Fisker is certainly in dire straits, but is Tesla really a "loser"?
Both companies were backed by Department of Energy loan guarantees, but the electric carmakers' balance sheets are far from similar. While Fisker teeters on the verge of bankruptcy, Tesla is exceeding sales targets and says it made its first profit in the first quarter of 2013.
That's not to say Tesla's record is spotless. The former governor of Alaska pointed out one of Tesla's setbacks in her post:
"[T]he Obama-subsidized Tesla [turns] into a 'brick' when the battery completely discharges and then costs $40,000 to repair."
The attack prompted a tongue-in-cheek reply from Tesla's colorful chief executive, Elon Musk. He took to Twitter to say he was "deeply wounded," and pointed out that the Tesla Model S "bricking" issues are covered under the vehicle's warranty.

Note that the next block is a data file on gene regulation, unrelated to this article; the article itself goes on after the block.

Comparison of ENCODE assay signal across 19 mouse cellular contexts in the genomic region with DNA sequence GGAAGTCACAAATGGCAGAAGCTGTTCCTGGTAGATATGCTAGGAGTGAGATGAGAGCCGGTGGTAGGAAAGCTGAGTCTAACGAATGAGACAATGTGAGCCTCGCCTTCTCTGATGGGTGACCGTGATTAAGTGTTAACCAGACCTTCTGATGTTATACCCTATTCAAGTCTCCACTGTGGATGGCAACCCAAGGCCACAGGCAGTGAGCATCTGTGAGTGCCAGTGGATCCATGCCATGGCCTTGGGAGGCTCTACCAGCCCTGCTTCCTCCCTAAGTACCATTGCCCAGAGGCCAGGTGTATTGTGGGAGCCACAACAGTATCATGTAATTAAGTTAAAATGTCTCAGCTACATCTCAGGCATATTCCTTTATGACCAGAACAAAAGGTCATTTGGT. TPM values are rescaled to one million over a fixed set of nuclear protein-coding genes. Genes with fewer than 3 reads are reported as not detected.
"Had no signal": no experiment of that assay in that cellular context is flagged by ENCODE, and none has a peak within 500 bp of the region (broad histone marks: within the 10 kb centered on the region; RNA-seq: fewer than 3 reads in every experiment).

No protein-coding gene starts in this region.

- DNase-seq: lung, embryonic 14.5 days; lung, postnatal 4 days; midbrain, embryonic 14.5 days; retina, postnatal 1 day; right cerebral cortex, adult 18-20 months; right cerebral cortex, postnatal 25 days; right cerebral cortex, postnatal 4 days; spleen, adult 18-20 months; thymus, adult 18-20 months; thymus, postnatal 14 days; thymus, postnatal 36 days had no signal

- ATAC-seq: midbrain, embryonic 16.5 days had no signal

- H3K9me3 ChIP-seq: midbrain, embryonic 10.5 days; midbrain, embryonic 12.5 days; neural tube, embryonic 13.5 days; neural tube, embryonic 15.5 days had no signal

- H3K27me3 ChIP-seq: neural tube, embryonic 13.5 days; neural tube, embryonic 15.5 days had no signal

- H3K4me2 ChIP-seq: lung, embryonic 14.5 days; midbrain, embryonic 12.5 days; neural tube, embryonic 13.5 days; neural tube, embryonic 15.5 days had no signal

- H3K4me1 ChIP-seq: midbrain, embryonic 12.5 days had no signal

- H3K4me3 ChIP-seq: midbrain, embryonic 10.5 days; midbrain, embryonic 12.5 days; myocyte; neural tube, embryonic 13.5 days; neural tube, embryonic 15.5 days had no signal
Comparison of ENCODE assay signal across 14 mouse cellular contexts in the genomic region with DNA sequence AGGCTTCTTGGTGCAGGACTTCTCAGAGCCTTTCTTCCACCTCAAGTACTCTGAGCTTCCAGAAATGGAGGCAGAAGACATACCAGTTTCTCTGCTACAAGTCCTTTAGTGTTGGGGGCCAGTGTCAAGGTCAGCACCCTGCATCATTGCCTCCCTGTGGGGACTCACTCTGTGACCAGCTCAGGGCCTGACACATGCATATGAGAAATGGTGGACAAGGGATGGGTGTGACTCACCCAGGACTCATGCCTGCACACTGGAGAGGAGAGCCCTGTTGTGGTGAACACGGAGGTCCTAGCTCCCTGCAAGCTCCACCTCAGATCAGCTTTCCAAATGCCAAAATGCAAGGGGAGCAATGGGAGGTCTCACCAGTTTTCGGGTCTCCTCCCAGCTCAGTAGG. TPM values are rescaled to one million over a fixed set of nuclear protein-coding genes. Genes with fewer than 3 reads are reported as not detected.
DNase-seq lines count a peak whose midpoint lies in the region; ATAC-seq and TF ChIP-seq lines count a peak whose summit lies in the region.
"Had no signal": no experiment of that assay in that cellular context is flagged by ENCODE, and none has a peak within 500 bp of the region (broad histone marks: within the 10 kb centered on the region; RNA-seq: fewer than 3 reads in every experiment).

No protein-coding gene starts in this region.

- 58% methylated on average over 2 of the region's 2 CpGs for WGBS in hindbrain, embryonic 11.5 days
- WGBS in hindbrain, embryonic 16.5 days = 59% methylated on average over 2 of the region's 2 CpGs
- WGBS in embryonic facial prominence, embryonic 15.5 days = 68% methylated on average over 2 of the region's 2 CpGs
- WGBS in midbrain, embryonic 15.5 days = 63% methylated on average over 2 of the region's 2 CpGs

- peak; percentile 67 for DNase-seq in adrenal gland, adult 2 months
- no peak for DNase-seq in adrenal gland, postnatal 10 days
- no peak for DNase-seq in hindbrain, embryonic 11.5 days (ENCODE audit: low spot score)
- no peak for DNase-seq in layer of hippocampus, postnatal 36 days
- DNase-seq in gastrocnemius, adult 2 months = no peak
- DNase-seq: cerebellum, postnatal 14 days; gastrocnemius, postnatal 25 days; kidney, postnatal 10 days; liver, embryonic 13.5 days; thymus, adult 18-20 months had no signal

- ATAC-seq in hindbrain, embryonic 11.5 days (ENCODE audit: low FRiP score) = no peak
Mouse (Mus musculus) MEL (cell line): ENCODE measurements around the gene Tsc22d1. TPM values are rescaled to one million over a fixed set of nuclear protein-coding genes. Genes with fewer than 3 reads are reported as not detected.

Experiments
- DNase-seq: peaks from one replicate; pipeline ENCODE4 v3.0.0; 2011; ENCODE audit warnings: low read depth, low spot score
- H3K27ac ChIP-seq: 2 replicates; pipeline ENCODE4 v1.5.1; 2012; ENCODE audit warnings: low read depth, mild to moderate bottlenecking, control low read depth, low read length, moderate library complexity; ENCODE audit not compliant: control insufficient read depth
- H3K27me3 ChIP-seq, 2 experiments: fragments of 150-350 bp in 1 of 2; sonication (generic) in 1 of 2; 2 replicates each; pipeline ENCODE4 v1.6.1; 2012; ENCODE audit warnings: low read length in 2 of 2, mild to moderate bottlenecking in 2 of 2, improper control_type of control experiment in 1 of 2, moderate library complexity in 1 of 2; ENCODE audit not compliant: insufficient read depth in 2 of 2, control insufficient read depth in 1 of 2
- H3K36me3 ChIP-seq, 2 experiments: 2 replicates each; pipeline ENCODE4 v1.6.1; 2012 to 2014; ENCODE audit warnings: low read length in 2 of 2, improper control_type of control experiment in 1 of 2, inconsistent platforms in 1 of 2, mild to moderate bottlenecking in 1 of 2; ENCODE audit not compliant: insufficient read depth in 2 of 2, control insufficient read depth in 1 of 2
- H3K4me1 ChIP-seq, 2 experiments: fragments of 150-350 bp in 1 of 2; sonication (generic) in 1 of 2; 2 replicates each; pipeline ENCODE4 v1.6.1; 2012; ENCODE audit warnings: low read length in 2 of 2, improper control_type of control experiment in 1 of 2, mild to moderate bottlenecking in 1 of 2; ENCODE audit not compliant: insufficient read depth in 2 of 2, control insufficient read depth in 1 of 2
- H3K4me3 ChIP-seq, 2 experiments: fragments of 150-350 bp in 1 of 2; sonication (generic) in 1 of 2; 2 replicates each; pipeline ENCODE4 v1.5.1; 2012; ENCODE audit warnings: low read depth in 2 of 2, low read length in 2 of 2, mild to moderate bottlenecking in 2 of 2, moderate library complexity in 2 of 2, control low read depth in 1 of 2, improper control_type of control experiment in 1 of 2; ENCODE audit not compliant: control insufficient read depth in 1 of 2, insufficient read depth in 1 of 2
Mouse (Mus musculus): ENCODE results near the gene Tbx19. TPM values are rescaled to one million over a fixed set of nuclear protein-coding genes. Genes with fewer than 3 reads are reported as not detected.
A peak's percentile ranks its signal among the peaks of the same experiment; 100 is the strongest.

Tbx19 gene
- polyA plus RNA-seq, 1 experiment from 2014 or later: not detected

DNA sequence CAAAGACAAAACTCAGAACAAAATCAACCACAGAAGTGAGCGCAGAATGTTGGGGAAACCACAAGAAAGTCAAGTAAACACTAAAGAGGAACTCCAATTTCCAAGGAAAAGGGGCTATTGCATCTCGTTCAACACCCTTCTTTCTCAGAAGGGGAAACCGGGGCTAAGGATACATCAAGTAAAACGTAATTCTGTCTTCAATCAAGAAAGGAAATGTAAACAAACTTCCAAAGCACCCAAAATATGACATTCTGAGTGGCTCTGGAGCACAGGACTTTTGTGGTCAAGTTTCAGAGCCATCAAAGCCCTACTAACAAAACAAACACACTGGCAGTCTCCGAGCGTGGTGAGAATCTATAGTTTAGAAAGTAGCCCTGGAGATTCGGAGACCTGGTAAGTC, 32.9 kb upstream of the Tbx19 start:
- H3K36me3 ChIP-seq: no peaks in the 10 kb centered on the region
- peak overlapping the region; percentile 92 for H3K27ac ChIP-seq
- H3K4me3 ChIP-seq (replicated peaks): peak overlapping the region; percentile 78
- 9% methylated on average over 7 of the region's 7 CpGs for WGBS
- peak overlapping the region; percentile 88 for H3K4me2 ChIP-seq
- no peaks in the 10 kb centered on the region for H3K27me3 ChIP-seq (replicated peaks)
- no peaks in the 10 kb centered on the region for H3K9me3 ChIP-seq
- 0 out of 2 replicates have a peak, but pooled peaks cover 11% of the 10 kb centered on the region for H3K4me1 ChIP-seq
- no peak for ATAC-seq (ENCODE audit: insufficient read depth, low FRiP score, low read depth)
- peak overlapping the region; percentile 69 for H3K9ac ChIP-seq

It's not the first time the entrepreneur has struck back in the face of criticism. In February, the New York Times published a critical review of the company's Model S electric sedan, challenging its performance in winter conditions. Mr. Musk called the article a fake and posted vehicle data on Tesla's website that he said proves the shortcomings were the result of driver error.
Fisker Automotive is a closer fit to Ms. Palin's portrayal of "the administration’s crony capitalism as their green energy buddies benefit from this atrocious waste of taxpayer money." The company recently laid off 160 of its employees and has retained a major bankruptcy law firm. She might even go after A123 Systems, Fisker's bankrupt batterymaker, which used $129 million of its $249 million federal grant before biting the dust.
But Tesla is a harder target. The company's Model S electric sedan was unanimously voted Motor Trend’s Car of the Year in 2012. And while it did receive $465 million in federal money, the company expects to reimburse taxpayers in 2017, five years ahead of schedule.